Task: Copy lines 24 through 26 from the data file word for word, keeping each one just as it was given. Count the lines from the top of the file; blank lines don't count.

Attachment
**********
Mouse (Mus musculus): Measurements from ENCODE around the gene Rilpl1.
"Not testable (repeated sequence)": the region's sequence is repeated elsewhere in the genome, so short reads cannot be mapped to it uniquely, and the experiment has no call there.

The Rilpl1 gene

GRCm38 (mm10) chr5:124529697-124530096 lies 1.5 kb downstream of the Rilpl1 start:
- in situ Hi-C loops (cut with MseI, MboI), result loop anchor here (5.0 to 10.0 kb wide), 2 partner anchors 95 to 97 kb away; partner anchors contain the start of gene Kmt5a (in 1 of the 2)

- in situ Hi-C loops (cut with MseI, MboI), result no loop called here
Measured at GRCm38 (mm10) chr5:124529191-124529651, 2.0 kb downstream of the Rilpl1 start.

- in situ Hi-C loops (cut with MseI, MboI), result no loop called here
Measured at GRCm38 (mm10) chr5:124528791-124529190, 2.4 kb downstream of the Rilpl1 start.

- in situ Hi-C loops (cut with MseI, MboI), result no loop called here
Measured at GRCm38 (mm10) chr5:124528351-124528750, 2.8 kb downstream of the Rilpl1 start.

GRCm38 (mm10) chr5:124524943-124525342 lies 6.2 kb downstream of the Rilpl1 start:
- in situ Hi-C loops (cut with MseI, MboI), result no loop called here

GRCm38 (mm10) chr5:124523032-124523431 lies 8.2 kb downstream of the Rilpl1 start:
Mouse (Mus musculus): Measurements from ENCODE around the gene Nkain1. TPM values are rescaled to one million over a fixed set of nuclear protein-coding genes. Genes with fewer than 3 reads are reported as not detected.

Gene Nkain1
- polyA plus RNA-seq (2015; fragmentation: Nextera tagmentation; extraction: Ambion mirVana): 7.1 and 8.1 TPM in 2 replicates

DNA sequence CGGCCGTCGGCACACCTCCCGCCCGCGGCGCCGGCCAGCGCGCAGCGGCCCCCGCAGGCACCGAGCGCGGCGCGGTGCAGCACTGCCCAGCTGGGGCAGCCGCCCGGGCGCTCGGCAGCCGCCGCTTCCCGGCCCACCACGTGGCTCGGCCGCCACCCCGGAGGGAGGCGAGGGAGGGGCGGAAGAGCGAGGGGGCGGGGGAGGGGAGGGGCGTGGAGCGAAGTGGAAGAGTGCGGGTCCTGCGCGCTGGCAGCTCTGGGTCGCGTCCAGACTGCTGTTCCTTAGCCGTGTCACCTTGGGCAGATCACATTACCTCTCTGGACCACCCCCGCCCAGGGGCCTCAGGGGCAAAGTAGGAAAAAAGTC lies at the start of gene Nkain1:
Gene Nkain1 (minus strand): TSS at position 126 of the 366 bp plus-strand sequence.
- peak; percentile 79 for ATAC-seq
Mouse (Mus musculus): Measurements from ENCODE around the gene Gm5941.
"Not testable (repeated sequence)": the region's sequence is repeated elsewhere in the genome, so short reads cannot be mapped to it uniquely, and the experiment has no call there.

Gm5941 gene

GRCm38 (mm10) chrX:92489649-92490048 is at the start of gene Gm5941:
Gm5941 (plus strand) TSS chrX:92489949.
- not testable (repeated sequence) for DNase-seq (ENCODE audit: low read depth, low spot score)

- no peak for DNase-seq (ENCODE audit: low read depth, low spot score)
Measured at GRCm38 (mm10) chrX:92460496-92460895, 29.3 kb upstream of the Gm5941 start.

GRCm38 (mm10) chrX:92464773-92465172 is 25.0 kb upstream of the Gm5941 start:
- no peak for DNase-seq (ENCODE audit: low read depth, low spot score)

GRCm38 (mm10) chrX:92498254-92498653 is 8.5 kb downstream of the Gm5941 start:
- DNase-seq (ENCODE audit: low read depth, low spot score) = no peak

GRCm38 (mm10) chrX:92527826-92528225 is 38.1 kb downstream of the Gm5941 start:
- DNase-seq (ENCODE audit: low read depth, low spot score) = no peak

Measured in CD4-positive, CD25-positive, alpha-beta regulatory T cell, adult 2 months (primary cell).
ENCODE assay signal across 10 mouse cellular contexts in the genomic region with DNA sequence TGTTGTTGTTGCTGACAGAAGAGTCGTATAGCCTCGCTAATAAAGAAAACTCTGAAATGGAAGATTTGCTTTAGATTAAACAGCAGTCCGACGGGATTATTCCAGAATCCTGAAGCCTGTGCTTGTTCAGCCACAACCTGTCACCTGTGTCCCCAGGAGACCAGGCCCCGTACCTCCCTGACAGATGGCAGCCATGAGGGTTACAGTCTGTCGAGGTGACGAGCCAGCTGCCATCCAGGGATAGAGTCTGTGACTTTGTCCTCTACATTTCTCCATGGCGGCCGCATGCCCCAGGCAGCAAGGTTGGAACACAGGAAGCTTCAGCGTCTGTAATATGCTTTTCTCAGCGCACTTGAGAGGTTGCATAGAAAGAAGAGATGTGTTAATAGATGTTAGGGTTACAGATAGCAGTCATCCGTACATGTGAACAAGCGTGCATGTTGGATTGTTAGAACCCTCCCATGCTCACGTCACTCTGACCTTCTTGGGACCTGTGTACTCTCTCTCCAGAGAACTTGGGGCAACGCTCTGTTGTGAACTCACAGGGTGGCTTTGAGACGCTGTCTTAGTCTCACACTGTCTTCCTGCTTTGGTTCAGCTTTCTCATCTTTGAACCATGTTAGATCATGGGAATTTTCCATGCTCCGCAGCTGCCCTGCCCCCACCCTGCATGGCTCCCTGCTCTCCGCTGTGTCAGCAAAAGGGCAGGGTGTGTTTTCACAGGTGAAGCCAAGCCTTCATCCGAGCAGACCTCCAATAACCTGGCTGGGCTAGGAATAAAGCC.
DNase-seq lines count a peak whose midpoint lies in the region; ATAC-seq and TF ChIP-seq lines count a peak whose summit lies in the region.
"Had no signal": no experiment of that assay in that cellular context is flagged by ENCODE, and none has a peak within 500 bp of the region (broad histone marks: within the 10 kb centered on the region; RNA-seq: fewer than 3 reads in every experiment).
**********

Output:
GRCm38 (mm10) chrX:92489649-92490048 is at the start of gene Gm5941:
Gm5941 (plus strand) TSS chrX:92489949.
- not testable (repeated sequence) for DNase-seq (ENCODE audit: low read depth, low spot score)